November: What is Grade 3 studying?
Essential Question: How do people use words to express themselves?
In this module, students will listen to, read, and view a variety of texts and media that present them with information about the importance of words and how they are used to express ideas and feelings. Students will have opportunities to identify elements of poetry and figurative language in order to better understand unfamiliar texts.
- Elements of Poetry
- Figurative Language
- Text and Graphic Features
- Point of View
Students will explore the power of writing to express themselves. They will learn about the elements of a letter and an e-mail in order to communicate with others.
Module 2: Place Value and Problem Solving with Units of Measure
- explore time as a continuous measurement
- count by fives and ones on the number line as a strategy to tell time
- solve word problems involving time
- measure weight and liquid volume in metric units
- round to the nearest ten and hundred
- add and subtract measurements
Module 3: Multiplication and Division with Units of 0, 1, 6-9, and multiples of 10
- apply the distributive and commutative properties to relate multiplication facts
- count by units to multiply and divide
- interpret the unknown in multiplication and division
Common Core Learning Standards:
3.NBT.A.1 - Use place value understanding to round whole numbers to the nearest 10 or 100.
3.NBT.A.2 - Fluently add and subtract within 1000 using strategies and algorithms based on place value, properties of operations, and/or the relationship between addition and subtraction.
3.MD.A.1 - Tell and write time to the nearest minute and measure time intervals in minutes. Solve word problems involving addition and subtraction of time intervals in minutes, e.g., by representing the problem on a number line diagram.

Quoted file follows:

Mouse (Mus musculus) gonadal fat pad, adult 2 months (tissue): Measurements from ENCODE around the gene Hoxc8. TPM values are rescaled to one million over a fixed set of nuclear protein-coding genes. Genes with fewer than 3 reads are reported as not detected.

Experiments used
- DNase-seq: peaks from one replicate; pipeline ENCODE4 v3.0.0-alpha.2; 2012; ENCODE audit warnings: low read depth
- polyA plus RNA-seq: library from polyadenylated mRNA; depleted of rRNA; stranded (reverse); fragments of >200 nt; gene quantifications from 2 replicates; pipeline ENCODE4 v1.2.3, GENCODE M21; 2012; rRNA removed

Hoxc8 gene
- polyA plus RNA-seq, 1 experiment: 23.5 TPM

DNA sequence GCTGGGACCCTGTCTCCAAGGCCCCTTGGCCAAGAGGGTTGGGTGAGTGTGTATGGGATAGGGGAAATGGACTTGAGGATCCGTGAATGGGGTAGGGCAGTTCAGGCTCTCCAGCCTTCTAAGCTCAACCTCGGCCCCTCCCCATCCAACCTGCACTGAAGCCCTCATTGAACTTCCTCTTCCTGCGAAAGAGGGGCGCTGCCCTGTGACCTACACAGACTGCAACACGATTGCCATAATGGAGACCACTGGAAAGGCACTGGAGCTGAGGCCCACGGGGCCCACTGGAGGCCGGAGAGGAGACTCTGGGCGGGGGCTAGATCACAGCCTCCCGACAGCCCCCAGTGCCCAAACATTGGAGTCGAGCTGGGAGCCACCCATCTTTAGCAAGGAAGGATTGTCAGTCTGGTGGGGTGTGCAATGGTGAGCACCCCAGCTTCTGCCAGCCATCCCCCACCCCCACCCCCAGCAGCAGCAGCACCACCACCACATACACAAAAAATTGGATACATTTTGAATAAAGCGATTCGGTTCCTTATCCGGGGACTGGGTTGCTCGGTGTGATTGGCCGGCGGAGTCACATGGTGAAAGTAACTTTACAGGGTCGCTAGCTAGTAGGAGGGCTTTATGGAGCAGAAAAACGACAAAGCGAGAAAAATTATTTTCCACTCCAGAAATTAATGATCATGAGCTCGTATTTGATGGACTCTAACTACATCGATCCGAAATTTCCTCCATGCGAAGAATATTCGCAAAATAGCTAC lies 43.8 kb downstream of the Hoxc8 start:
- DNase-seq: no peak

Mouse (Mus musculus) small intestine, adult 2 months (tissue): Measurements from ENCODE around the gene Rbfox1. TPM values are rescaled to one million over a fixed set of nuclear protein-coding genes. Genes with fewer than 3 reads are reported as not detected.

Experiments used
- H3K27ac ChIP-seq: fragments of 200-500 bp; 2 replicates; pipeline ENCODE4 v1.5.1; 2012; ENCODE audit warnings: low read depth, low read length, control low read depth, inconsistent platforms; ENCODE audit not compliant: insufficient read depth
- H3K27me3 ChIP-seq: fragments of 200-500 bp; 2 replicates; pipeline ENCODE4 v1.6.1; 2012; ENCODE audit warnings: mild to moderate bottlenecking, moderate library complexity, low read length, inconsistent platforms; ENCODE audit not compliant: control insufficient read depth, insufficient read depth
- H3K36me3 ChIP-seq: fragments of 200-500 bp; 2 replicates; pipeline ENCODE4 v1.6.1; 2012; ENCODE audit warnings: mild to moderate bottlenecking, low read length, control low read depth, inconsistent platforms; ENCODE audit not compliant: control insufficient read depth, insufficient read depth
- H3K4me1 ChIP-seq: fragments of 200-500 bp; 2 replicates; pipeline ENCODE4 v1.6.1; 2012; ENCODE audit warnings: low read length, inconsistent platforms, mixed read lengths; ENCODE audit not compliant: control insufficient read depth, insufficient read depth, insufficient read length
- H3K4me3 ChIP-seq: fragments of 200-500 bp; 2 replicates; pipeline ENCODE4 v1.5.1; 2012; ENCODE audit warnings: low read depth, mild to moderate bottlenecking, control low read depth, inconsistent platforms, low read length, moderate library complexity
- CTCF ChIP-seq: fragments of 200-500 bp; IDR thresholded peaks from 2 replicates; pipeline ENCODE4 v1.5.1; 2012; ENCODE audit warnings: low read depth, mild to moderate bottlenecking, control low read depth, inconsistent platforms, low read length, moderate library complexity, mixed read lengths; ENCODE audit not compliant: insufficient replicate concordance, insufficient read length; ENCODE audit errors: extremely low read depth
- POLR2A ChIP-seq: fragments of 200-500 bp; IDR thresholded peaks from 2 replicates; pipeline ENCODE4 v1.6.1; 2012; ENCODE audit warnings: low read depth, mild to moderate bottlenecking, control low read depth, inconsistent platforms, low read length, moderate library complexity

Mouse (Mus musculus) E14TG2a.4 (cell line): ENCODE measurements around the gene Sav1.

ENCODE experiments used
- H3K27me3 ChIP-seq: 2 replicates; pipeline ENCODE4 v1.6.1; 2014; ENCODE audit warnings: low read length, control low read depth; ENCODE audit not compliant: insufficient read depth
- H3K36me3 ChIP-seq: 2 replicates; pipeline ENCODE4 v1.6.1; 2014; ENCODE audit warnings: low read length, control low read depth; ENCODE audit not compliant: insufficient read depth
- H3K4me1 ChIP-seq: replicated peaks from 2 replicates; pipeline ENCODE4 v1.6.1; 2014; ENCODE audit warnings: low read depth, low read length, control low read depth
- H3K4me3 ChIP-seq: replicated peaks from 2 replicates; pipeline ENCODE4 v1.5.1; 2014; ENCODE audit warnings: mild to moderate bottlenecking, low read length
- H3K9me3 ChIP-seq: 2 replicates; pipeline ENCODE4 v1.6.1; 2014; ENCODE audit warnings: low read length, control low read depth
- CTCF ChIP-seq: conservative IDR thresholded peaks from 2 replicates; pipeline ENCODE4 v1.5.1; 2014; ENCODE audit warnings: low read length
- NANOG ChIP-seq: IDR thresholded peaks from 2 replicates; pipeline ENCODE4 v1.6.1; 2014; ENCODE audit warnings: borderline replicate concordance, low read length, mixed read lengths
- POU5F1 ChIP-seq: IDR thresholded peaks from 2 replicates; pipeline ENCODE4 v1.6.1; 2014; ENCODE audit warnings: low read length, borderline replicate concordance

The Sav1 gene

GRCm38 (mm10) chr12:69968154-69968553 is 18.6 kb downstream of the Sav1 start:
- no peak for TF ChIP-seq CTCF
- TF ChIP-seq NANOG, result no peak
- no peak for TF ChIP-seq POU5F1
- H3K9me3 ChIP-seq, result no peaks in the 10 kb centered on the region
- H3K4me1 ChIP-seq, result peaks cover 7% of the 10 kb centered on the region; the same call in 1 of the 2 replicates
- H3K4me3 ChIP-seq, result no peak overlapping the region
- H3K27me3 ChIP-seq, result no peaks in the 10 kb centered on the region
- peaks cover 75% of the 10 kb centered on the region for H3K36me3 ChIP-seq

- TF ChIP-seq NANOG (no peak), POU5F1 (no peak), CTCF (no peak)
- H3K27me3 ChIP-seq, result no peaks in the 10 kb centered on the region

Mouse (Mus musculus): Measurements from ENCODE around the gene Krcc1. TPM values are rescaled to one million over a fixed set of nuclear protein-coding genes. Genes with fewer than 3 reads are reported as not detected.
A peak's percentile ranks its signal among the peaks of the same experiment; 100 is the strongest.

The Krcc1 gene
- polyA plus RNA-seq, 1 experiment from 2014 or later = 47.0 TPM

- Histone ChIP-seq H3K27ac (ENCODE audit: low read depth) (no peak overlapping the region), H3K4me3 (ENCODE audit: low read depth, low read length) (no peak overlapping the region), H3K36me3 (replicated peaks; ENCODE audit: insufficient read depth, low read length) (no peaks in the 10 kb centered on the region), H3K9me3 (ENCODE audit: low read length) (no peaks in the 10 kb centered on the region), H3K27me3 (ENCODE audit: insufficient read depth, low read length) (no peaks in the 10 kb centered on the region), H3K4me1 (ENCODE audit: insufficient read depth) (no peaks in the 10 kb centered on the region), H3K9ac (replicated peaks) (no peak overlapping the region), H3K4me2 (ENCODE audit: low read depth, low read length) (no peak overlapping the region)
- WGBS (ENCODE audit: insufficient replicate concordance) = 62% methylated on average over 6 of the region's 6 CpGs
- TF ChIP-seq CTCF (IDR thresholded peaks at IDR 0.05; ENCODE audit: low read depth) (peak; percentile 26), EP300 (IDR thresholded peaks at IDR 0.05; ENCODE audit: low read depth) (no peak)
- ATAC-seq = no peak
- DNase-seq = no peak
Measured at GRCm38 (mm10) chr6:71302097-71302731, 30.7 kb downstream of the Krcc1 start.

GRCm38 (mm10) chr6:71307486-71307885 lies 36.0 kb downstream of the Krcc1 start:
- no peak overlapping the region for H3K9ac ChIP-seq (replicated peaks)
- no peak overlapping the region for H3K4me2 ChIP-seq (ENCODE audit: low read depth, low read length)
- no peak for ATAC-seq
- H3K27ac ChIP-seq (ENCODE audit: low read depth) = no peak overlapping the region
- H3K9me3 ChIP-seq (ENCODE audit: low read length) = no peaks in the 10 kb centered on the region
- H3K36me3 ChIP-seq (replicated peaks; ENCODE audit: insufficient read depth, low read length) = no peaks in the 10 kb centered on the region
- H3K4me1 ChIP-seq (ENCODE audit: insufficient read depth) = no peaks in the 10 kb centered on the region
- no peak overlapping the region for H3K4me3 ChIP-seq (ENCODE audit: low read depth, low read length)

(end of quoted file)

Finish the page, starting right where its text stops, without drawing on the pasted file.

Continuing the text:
3.MD.A.2 - Measure and estimate liquid volumes and masses of objects using standard units of grams (g), kilograms (kg), and liters (l).1 Add, subtract, multiply, or divide to solve one-step word problems involving masses or volumes that are given in the same units, e.g., by using drawings (such as a beaker with a measurement scale) to represent the problem.
3.OA.A.3 - Use multiplication and division within 100 to solve word problems in situations involving equal groups, arrays, and measurement quantities, e.g., by using drawings and equations with a symbol for the unknown number to represent the problem.
3.OA.A.4 – Determine the unknown whole number in a multiplication or division equation relating three whole numbers. For example, determine the unknown number that makes the equation true in each of the equations 8 × ? = 48, 5 = _ ÷ 3, 6 × 6 = ?
3.OA.B.5 - Apply properties of operations as strategies to multiply and divide. Examples: If 6 × 4 = 24 is known, then 4 × 6 = 24 is also known. (Commutative property of multiplication.) 3 × 5 × 2 can be found by 3 × 5 = 15, then 15 × 2 = 30, or by 5 × 2 = 10, then 3 × 10 = 30. (Associative property of multiplication.) Knowing that 8 × 5 = 40 and 8 × 2 = 16, one can find 8 × 7 as 8 × (5 + 2) = (8 × 5) + (8 × 2) = 40 + 16 = 56. (Distributive property.)
3.OA.C.7 - Fluently multiply and divide within 100, using strategies such as the relationship between multiplication and division (e.g., knowing that 8 × 5 = 40, one knows 40 ÷ 5 = 8) or properties of operations. By the end of Grade 3, know from memory all products of two one-digit numbers.
3.OA.D.8 - Solve two-step word problems using the four operations. Represent these problems using equations with a letter standing for the unknown quantity. Assess the reasonableness of answers using mental computation and estimation strategies including rounding.
3.OA.D.9 - Identify arithmetic patterns (including patterns in the addition table or multiplication table), and explain them using properties of operations. For example, observe that 4 times a number is always even, and explain why 4 times a number can be decomposed into two equal addends.
3.NBT.3 - Multiply one-digit whole numbers by multiples of 10 in the range 10-90 (e.g., 9 × 80, 5 × 60) using strategies based on place value and properties of operations.
Grade 3 Homework, What to expect?
Homework is a crucial part of your child's active learning process and essential to their academic progress. Please make sure that all homework is completed daily.
- Remember, you are there to support your child's learning, but homework needs to be completed by your child.
- Remember to sign your child's homework every day!
Grade 3 Homework is as follows:Reading Log:
- Students should be reading at home for 30 minutes a night. Please have them record their book on the reading log. Parents should initial each night. Reading logs are collected and replaced when they are full.
- Coming soon - students will be expected to write reading responses based on the books they are reading for homework. The specific assignments should stay in their homework folders.
- Students will receive daily math homework from the Go Math Student Edition.
- Every day your child should be studying their multiplication facts by using Reflex math.